And quivered as he proclaimed: ‘I am the Truth.’’

It has been written in the Kashf al-Mahjub, “The Unveiling of the Veiled”, that hunger afflicts the body, purifies the heart, inflames the soul with love, and leads the mind to meet Allah (s.w.t.).  Since:

‘The heart finds purity
The soul love
And the mind meeting.’

What harm is there if the body must suffer?  The Prophet (s.a.w.) also hinted at this when he said, ‘Every work of man will receive a Reward that gradually increases, until it is seventy fold.  But a fast that is undertaken for the sake of Allah (s.w.t.) will be Rewarded by Him.’  It has been said that the people of Arabia describe virtues and desire to be possessed of them.  Imagine that someone was told that a dog could not approach the door of this Wealth, let alone be with the King of the world!  The one who fasts, is Promised, ‘You are Mine!’ and, ‘I Am your Reward!’  And again, ‘Your Reward is to see My Face!’  Those slain by love are Promised, ‘Whoever My Love kills, is Ransomed by a Vision of Me!’

O brother, know the value of what happens when the heart is purified from its murky state and transported from brutish darkness to the seven heavens where the secret meeting is effected by means of fasting!

The practice of fasting is highly esteemed by the Sufis.  Whenever they wish to hear the Word of Allah (s.w.t.) in their hearts, they go hungry for forty days.  After thirty days have passed, they clean their teeth.  It is necessary for them to go hungry for ten more days.  Assuredly, the Lord will Speak to them in their hearts, because whatever may be Revealed openly to the prophets can only be Hinted at secretly to the friends of Allah (s.w.t.).

A shaykh has said, ‘A disciple should have three qualities: unless you are overcome by drowsiness, you should not sleep, unless urged by necessity, you should refrain from speaking, and unless you are starving, you should not eat.’  For some, two days and nights are enough; for still others, a week; and some may need a full forty days.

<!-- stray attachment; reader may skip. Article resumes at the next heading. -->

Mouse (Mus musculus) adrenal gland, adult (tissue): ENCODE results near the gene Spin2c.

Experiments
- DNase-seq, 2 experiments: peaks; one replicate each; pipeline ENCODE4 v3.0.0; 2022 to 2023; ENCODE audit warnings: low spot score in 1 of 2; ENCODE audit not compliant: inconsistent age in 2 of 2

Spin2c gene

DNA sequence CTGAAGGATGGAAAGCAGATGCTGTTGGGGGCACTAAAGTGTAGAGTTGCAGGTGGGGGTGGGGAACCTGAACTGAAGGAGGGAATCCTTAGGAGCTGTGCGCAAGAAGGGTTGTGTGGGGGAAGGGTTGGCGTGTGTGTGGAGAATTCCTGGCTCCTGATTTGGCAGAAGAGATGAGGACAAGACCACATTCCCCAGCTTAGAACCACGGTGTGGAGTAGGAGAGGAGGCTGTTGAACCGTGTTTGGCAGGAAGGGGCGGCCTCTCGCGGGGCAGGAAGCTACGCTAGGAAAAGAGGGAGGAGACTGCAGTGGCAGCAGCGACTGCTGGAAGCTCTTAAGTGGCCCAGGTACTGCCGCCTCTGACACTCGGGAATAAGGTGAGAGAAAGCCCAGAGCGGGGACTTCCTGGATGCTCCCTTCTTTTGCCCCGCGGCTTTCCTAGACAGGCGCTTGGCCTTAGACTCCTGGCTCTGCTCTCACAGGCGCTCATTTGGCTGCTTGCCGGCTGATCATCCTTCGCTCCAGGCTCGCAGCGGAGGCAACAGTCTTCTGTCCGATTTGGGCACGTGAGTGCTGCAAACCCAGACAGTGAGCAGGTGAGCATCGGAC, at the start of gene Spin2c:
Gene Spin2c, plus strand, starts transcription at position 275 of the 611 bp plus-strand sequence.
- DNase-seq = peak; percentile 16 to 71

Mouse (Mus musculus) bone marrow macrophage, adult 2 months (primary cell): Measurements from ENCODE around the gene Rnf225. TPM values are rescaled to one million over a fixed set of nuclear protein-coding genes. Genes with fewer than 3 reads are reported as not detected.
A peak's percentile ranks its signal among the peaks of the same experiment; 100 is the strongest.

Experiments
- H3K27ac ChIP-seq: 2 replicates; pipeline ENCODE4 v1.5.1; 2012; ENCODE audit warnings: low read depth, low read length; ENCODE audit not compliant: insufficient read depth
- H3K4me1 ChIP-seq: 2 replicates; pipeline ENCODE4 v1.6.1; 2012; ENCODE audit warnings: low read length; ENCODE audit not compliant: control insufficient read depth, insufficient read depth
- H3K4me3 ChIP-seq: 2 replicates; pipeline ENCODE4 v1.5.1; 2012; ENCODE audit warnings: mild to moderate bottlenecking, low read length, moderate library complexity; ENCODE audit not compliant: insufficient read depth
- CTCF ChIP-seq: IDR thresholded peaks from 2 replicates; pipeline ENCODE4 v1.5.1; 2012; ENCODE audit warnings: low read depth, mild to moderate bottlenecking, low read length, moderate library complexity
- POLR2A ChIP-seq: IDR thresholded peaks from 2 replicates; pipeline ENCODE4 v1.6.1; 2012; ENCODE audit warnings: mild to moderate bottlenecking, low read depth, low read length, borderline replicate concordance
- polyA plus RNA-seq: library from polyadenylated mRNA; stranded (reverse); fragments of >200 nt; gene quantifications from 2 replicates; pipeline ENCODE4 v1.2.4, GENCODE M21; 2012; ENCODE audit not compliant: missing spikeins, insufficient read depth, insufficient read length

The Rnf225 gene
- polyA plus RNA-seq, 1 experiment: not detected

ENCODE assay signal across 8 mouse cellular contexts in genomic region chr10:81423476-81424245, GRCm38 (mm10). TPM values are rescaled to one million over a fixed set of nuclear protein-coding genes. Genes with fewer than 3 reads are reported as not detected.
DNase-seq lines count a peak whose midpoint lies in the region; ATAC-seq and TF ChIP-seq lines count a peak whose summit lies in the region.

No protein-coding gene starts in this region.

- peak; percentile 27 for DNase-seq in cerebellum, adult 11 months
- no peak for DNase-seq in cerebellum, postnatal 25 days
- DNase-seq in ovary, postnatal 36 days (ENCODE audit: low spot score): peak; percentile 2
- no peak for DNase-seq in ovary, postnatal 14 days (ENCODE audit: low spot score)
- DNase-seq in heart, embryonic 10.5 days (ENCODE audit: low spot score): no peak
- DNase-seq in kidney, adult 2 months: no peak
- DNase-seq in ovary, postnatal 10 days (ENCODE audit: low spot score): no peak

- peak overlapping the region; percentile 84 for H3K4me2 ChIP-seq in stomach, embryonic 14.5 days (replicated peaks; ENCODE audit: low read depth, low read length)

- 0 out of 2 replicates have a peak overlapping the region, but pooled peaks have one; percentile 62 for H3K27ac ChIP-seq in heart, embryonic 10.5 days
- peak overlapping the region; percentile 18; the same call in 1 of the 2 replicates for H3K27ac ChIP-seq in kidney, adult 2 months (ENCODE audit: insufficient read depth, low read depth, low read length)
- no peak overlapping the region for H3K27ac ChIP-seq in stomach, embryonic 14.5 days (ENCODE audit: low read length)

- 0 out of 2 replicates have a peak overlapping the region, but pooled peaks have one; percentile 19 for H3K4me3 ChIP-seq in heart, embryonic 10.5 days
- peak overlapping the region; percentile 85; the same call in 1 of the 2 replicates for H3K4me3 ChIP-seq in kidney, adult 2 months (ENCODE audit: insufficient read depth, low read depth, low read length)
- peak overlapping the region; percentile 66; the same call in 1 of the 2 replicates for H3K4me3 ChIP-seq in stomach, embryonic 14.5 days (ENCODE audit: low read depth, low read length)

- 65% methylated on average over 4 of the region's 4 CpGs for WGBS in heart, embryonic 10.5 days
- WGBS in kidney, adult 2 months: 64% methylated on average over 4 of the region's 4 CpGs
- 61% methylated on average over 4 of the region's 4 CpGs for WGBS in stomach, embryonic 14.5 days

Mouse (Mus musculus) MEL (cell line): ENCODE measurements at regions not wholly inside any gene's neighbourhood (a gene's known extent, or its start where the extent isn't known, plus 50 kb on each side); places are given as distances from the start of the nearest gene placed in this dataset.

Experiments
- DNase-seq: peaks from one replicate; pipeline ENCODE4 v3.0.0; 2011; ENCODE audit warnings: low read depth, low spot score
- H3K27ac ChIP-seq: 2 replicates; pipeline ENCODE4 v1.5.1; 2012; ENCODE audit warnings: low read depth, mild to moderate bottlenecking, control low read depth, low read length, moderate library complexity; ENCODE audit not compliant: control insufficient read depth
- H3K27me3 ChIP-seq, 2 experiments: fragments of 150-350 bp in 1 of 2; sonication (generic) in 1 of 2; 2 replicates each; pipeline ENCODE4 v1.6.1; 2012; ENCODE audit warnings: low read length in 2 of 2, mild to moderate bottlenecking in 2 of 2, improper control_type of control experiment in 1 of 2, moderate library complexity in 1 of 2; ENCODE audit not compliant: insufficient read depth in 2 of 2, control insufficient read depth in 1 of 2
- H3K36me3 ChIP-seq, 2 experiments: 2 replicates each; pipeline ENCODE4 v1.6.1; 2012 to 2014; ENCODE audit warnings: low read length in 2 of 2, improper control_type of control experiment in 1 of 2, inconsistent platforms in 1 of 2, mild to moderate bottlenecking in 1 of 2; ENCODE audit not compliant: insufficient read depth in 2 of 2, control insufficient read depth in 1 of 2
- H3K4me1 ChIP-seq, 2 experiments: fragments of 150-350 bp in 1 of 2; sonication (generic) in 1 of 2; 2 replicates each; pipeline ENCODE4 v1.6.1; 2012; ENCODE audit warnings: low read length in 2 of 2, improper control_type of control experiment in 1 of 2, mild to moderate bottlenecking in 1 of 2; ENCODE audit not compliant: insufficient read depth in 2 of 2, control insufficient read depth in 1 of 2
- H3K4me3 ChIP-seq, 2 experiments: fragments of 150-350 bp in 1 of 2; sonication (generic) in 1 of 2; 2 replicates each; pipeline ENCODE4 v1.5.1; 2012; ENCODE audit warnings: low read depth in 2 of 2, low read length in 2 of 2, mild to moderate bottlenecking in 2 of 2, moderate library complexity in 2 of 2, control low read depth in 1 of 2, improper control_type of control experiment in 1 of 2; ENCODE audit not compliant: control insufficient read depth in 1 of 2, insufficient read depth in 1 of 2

O brother, when you are Filled with His Bounty and a table is laid out with His Grace, then abstention from eating is not to prolong the Pleasure of His Grace, but to find Him in His Treasury, as the Beloved.  The cycle of eating requires preoccupation with the self and anyone who is preoccupied with himself or herself becomes hidden from the Beloved.  Refraining from eating while sitting on the Carpet of the Lord is better than eating in a palace with Him absent or hidden.  In short, a human being should do as much as he or she can.

One Sufi observed, ‘This world is but a day in duration, and what is difficult about fasting for one day?’

Someone else has said, ‘Make a fast from this world and break it with death!’

A human being is the purest of all creatures.  His works are full of secrets.  They cannot be considered trivial.  Heaven and earth, Throne and Footstool, Paradise and Hell, are simply like uninvited guests accompanying him or her to a feast.  This is their very purpose!  Yet in accordance with the Divine Command, a person should proceed beyond these stages.  When His Glance Falls upon these occurrences, then one will encounter, at each stage, a Gift from His Bounty so that, when the friends arrive, they can take possession of their own good fortune and the share allotted to them.  They say, ‘Stretch out your hand towards the Favour we enjoyed from eternity and towards the Bliss we knew before the time of dust and clay.’

‘O dust and clay!  O casket of profound secrets!  O unclean dust!  O friend and servant, do not imagine that My Saying concerning you is simply for the present moment.  Before the world existed, before even Adam appeared, My Saying Concerning you Existed; it Existed even when you did not!  My link with man is through an ancient Favour I Bestowed upon him.’

One day a man came to the caliph, but the caliph did not recognise him.  He asked, ‘Who are you?’

The man replied, ‘I am the man you honoured in such and such a year.’

The caliph replied, ‘I welcome you, for you have made my favour a link between you and I.’  He commanded that a robe of honour be brought out and presented to that man.

‘If You Water, it is Your own plant that is Nourished!
If You Crush, it is the work of Your Own Hand that Suffers!
I am a servant of the type that You Know Well:
Do not Throw me away, for it is You Who have Sustained me!

Peace!’”